7 Ways Nickell Rental Dared to Be Different and it Paid Off in Multiples

Nickell Rental was acquired by Sunbelt Rentals for a historic multiple in 2018. Here are seven reasons why.

Nickell Rental team at the Grand Opening of the 4th location in LaGrange, GA.
Nickell Rental team at the Grand Opening of the 4th location in LaGrange, GA.
Nickell Rental

Gearflow sat with Josh Nickell to learn what enabled Nickell Rental to be acquired for a historical multiple in 2018 by Sunbelt Rentals

In the equipment rental industry, many businesses are renting out the same equipment as you are. Therefore, it is imperative for rental business owners to think differently. But for Josh Nickell, the third-generation ex-CEO of Nickell Rental, it’s clear he did things differently.

During his tenure as CEO from 2012-2018, Nickell Rental achieved:

  • 20% compound annual growth for five straight years
  • 90%+ employee retention rate across its 80-person team
  • $2 million EBITDA on a $7 million topline at the time of its acquisition by Sunbelt Rental for a historic multiple in 2018

These metrics are the result of the many incremental improvements Nickell had implemented over the years that ultimately led to an acquisition offer from Sunbelt that the company could not refuse.

Here’s a look at how Nickell Rental approached growth differently, the incremental improvements Josh Nickell made and how he worked to implement them during his time as CEO.

1. Start with Employee Engagement

Nickell is a big believer in investing in employee engagement.

“We had a commitment from all of our employees that they would have to say what they were great at and passionate about every day,” he notes. “This was tracked and used in quarterly reviews and branch reviews. This helped us easily identify people’s strengths and align their strengths to work they could run with.

For example, Nickell Rental had consistent call tracking with each employee. “Every two weeks we would go over a recorded call of a live interaction with a prospect and use the call to coach the employee,” Nickell explains.

“Typically people are nervous about call tracking, but if you have someone that is excited about what they do, then they will want that type of coaching,” he continues. “The training is then just helping them go in the direction they already wanted to go.”

2. Measure What Matters

A lot is made of tracking your financial metrics to gauge the financial health of your equipment rental business, but not a lot is made of measuring the health of your culture.

"For employee engagement and customer service, we can’t do anything with the question ‘are they organized?’ We put a system in place to quantify our employee engagement and customer service in a way that was measurable and actionable,” says Nickell.

The ADP StandOut platform that he put in place as the foundation behind his employee engagement tracking delivers eight questions with answers on a scale of 1-5 that repeats across branches and across departments.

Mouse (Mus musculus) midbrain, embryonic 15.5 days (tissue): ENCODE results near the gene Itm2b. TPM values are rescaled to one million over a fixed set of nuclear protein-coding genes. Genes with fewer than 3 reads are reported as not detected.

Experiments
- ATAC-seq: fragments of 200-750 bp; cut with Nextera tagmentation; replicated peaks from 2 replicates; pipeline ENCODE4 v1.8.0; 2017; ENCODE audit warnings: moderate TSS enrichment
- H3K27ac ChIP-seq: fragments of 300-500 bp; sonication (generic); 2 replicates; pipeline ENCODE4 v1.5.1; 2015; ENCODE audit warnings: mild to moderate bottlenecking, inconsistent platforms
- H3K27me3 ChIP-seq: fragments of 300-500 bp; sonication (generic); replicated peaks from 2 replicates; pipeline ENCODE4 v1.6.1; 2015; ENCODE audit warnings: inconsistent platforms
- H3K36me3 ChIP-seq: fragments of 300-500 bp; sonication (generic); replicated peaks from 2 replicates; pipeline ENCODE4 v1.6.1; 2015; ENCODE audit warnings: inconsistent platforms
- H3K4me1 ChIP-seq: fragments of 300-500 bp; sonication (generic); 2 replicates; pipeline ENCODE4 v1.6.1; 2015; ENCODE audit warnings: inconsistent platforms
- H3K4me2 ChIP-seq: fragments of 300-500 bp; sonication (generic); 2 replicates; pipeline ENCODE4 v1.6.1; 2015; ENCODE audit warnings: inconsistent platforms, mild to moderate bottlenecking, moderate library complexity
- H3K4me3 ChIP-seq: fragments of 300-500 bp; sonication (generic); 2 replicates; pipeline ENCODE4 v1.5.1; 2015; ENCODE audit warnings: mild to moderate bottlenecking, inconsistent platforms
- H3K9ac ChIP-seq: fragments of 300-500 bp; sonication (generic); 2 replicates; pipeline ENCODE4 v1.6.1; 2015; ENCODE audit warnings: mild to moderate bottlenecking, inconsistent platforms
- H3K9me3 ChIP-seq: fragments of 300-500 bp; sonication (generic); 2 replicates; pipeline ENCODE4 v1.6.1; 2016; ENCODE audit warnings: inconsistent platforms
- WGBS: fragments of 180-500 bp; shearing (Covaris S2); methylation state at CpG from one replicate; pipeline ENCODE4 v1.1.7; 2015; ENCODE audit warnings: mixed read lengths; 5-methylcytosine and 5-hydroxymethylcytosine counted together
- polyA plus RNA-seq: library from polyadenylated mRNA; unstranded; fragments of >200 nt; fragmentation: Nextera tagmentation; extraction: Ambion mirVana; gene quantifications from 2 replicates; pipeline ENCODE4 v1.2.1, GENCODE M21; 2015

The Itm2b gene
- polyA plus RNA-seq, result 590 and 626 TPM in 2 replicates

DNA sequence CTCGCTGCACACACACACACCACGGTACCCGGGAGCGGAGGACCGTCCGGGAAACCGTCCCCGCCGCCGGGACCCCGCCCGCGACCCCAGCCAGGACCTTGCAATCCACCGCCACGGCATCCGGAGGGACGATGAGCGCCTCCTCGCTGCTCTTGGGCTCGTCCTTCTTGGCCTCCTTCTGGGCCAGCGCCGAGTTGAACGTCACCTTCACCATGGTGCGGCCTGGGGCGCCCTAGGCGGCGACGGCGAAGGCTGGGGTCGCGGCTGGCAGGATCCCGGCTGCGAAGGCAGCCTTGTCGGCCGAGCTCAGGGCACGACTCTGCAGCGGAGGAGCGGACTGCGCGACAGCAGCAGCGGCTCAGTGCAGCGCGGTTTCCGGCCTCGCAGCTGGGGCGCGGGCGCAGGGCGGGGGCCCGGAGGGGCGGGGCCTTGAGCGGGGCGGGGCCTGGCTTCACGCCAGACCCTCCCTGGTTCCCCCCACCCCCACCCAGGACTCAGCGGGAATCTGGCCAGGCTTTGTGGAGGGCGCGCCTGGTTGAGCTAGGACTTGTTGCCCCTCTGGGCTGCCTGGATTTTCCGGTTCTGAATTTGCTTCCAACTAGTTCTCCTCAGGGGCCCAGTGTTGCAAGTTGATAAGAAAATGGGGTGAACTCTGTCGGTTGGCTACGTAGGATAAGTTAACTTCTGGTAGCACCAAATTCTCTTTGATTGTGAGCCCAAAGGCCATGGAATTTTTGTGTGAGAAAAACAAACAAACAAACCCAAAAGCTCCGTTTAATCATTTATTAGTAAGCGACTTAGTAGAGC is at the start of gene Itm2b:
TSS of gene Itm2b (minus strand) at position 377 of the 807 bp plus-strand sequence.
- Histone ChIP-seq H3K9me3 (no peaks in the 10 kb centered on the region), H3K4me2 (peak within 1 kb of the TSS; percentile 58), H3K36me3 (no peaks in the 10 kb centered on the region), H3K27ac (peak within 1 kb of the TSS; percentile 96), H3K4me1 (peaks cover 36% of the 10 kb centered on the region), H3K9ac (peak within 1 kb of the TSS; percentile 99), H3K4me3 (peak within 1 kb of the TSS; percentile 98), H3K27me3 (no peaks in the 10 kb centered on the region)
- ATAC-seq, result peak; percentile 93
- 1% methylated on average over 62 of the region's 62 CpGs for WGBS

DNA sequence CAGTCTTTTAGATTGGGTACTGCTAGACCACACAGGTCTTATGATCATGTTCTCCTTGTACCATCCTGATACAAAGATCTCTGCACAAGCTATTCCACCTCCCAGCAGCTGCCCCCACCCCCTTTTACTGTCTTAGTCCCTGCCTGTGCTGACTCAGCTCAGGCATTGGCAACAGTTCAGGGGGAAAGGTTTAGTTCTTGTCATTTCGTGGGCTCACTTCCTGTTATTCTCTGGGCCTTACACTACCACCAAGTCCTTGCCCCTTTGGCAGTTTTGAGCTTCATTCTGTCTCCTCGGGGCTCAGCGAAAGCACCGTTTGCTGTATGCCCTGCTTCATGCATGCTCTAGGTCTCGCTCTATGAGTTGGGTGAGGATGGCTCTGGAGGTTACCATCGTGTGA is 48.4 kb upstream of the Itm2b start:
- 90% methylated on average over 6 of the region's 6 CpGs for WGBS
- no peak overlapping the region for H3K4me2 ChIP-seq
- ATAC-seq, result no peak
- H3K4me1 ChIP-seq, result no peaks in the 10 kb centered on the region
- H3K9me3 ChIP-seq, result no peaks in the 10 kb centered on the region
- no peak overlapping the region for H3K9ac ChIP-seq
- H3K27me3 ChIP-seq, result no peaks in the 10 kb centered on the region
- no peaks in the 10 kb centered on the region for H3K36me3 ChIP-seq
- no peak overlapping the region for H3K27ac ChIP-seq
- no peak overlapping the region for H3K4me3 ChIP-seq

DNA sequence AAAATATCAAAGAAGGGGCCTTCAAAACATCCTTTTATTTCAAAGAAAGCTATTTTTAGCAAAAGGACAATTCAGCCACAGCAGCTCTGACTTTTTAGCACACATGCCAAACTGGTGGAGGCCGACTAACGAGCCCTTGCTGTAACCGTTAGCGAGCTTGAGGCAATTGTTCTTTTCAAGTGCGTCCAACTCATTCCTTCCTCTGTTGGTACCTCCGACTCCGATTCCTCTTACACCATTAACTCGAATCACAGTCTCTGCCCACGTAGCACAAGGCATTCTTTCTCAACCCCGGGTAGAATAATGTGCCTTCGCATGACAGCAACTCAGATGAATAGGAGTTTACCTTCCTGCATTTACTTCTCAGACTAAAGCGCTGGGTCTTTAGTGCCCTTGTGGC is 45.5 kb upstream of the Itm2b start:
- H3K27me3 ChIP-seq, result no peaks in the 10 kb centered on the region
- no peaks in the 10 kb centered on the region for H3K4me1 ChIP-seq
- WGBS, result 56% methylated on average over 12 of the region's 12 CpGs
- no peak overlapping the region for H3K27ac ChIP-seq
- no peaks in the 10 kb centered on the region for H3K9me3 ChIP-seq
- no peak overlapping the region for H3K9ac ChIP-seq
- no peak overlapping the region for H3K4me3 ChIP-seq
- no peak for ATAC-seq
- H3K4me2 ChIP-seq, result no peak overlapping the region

“This system gave us actionable insights. For example, one of the questions was ‘I know what is expected of me.’ If that was our lowest scoring item then we knew we needed better job descriptions and reviews in place,” Nickell comments. “Another question was ‘my teammates have my back.’ If this was low, we knew we needed more team bonding outings. These were the most important data points for our company.

“Too many people work off of gut reactions. And a lot of times it works. However, when you are scaling a business beyond a small team, you need measurable, actionable, and replicable metrics to inform your decisions,” he emphasizes.

For example, he notes that a lot of people make equipment buying decisions by looking out at their lot. “That can work for a while, but if you want something scalable and replicable, you need to use data to put a process behind your decisions,” he advises. “Otherwise, our eight locations would be acting like eight different companies and we cannot succeed that way.”

3. Embrace Technology

Nickell used several examples of how technology was implemented into Nickell Rental’s operations. What he pointed to the most was the use of the StandOut product and the data visualization tools he used to benchmark performance.

“It’s one thing to gather the data, it’s a whole other challenge to get insights from the data,” he says. “For instance, your business being up 5% year-over-year means nothing in a vacuum. If your competitors are up 30%, you’re failing. If you’re in a recession and your competitors have flat growth, you are doing well.

This is true for all the metrics you are measuring. Nickell says the data won’t tell a full story if you have nothing to compare it to.

“The companies taking advantage of data, visualization and intelligence are using these tools to go faster,” he points out.

4. Learn From Those Who Think Differently